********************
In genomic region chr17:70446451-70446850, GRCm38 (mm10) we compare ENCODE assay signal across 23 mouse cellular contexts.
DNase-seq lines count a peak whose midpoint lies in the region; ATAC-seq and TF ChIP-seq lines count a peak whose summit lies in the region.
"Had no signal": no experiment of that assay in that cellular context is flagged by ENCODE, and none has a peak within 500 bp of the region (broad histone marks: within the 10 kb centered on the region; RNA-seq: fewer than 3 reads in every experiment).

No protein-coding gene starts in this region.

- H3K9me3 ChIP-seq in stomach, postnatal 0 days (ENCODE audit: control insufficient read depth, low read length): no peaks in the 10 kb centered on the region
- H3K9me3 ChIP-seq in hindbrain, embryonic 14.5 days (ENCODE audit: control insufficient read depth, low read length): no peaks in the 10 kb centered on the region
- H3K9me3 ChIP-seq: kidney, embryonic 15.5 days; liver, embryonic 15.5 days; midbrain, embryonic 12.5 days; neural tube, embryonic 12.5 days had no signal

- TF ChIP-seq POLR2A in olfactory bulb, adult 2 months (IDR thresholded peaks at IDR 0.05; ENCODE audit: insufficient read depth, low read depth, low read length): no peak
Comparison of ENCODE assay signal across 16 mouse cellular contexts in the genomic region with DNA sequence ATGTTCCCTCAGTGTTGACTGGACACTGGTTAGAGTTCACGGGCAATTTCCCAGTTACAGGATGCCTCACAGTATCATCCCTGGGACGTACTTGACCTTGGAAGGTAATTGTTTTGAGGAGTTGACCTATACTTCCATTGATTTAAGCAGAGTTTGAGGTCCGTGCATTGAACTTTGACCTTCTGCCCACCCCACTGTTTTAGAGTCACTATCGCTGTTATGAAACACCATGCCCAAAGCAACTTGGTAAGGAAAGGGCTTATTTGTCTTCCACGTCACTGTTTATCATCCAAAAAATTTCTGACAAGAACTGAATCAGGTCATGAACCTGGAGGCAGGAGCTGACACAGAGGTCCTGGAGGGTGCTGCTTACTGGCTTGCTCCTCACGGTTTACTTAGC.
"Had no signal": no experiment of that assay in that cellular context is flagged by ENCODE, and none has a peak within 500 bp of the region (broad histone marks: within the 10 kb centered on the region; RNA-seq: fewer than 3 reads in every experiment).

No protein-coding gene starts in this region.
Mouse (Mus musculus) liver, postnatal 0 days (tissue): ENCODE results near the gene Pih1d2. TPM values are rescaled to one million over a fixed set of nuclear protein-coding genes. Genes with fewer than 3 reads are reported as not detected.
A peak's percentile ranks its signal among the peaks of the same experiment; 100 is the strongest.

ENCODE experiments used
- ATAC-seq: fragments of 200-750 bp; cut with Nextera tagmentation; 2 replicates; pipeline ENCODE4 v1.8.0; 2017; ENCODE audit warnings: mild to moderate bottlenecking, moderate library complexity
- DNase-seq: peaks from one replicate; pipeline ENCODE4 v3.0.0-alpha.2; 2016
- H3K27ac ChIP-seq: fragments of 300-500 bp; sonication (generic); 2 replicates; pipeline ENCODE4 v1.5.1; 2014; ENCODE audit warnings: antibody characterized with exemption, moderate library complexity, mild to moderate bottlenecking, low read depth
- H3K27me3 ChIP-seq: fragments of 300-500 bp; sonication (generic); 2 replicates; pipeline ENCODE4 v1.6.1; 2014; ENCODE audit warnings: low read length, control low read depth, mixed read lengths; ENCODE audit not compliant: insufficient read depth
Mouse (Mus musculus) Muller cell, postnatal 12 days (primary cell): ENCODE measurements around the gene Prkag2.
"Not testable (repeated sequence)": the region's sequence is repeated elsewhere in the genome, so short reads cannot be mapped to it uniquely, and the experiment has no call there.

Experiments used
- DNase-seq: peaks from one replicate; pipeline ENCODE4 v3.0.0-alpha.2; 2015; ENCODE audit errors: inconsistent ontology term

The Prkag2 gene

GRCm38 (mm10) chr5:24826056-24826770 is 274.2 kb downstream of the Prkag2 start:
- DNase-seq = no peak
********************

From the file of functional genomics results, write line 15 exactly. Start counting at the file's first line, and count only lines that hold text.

- ATAC-seq: fragments of 200-750 bp; cut with Nextera tagmentation; 2 replicates; pipeline ENCODE4 v1.8.0; 2017; ENCODE audit warnings: mild to moderate bottlenecking, moderate library complexity